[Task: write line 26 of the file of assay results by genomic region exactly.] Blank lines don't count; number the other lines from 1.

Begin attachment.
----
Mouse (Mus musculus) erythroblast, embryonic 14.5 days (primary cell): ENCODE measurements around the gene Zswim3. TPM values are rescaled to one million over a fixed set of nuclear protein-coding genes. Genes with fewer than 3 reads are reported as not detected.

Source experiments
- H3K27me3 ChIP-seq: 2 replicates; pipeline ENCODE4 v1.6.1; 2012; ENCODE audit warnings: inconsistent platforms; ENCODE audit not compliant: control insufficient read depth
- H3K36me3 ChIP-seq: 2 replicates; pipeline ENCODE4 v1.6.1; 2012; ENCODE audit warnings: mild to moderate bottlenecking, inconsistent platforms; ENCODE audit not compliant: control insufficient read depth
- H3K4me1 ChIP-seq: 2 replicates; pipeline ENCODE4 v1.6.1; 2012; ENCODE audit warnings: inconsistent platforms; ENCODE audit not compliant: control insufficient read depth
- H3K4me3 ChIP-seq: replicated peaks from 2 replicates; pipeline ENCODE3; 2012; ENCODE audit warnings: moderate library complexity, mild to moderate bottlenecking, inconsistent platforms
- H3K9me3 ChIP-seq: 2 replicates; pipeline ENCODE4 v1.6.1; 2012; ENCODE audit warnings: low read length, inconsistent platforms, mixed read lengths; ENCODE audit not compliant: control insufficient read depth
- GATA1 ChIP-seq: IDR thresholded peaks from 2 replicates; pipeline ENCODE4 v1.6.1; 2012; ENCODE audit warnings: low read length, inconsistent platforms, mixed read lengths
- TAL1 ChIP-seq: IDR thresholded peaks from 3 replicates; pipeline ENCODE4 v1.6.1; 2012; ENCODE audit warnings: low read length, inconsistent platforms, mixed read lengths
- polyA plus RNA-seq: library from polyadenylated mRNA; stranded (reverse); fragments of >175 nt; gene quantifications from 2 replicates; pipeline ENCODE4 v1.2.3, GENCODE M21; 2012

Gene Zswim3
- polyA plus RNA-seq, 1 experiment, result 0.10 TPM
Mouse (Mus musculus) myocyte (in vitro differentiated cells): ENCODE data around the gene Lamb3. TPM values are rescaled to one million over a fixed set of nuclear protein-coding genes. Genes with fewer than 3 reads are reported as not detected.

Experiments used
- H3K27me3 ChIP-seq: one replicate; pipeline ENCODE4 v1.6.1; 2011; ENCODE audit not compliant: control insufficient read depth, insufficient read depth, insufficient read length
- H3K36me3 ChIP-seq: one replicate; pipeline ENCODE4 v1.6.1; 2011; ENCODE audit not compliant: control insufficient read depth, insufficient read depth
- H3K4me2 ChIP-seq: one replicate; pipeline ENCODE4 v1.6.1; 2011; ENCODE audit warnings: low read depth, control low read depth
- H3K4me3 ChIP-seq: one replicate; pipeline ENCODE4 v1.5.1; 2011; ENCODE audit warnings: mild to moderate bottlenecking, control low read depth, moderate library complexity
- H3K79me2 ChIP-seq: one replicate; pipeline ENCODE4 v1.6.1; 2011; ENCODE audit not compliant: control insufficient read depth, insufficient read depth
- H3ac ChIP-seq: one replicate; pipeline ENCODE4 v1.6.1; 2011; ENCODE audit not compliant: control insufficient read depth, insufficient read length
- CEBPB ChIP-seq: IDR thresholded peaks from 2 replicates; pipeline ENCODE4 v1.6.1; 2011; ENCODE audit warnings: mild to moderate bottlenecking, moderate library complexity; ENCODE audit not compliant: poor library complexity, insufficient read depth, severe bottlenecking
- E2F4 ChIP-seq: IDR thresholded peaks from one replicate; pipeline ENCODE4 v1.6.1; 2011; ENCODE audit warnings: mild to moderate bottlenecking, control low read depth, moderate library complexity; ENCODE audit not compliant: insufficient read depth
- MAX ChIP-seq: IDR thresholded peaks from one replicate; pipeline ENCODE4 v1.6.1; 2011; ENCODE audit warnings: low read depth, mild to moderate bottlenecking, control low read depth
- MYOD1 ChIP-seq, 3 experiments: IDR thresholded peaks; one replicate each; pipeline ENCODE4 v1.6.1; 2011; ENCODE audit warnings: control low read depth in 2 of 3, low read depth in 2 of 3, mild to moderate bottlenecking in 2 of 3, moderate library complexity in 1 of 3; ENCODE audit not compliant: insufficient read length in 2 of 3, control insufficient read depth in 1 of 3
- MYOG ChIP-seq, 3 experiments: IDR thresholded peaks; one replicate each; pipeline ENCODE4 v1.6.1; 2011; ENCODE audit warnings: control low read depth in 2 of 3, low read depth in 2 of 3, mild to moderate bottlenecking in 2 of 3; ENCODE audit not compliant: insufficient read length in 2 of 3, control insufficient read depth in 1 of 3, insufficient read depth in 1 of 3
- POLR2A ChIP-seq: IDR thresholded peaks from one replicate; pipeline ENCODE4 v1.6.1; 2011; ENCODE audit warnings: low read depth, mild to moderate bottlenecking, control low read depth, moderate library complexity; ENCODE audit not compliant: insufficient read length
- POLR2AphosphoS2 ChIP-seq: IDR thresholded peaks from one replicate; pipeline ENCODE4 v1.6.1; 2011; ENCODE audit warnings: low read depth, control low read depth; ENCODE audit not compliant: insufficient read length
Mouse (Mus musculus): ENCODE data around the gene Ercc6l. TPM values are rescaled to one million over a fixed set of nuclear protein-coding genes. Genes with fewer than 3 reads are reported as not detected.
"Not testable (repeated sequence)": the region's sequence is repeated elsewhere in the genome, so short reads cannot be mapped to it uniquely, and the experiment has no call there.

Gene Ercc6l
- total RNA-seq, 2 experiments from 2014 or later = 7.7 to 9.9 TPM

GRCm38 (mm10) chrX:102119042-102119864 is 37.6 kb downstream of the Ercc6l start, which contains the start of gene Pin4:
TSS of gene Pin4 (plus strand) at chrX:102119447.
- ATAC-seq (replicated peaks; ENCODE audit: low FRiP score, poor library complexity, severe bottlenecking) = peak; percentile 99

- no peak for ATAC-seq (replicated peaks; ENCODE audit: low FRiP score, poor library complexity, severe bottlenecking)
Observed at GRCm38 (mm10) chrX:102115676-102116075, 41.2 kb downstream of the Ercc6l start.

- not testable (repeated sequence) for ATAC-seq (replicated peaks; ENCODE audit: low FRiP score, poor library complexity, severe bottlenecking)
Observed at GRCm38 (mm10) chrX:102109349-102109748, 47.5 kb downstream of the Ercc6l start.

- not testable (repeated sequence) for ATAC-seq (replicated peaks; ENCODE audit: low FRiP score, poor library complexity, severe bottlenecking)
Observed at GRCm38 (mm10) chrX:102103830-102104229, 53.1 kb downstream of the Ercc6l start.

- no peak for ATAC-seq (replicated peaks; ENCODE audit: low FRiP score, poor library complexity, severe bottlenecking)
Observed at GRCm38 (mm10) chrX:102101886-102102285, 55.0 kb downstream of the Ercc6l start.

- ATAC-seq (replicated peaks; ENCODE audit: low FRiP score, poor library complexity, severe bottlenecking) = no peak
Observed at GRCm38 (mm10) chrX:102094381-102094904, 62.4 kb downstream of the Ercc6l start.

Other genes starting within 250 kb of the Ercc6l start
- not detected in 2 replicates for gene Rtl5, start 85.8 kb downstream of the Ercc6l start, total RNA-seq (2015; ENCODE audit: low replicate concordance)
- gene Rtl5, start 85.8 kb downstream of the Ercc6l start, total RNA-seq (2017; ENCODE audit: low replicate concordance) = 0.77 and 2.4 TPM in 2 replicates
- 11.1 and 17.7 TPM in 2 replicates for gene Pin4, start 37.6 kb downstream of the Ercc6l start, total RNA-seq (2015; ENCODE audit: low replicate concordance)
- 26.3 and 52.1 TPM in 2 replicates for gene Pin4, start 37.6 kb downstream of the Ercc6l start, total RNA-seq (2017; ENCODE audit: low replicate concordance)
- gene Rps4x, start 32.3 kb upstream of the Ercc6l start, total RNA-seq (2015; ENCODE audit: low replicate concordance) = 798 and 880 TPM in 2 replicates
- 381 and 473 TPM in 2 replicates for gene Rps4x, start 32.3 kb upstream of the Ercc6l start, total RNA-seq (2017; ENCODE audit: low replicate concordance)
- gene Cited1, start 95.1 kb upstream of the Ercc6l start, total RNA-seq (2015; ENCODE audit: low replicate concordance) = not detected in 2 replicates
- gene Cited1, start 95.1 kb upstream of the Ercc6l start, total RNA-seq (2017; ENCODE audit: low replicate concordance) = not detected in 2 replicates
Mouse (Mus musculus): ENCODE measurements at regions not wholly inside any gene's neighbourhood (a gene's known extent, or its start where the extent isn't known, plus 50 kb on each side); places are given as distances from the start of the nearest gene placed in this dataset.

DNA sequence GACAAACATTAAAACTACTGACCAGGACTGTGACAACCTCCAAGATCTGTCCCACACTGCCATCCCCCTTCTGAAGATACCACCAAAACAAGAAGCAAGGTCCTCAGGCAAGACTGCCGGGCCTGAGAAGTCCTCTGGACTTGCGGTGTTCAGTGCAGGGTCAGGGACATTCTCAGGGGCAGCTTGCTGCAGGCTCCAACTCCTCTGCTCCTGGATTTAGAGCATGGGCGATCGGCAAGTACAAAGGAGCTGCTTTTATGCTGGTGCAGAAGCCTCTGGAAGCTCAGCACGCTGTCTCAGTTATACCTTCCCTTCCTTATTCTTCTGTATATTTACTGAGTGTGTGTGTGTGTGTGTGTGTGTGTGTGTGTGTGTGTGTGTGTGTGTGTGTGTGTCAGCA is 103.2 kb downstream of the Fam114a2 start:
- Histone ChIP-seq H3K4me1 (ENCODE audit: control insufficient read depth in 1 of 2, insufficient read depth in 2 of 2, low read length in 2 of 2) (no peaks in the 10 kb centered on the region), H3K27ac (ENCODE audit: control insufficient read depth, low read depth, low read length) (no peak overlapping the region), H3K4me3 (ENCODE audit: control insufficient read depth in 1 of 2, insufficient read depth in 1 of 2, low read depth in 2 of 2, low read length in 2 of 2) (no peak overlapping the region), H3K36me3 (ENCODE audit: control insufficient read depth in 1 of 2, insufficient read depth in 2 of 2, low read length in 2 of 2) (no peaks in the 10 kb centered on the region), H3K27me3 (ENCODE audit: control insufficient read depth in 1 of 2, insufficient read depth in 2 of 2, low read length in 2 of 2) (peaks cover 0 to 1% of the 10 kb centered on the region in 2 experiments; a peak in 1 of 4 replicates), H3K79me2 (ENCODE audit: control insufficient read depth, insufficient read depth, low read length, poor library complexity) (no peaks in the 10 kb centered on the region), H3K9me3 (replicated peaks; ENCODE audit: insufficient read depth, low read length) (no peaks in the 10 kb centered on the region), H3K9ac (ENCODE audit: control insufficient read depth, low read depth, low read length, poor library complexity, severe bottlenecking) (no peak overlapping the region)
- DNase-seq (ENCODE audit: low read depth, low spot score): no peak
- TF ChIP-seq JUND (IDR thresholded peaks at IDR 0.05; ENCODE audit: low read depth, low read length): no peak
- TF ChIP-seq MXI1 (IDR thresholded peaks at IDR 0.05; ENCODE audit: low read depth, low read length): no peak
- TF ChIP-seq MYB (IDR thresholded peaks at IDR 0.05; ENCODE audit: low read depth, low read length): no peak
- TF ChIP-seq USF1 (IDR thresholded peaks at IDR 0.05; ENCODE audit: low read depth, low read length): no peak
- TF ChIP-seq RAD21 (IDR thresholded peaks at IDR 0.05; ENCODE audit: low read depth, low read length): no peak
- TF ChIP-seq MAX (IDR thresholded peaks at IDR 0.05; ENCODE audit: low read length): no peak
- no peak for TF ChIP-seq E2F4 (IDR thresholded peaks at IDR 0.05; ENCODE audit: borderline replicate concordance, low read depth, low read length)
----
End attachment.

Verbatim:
- POLR2A ChIP-seq: IDR thresholded peaks from one replicate; pipeline ENCODE4 v1.6.1; 2011; ENCODE audit warnings: low read depth, mild to moderate bottlenecking, control low read depth, moderate library complexity; ENCODE audit not compliant: insufficient read length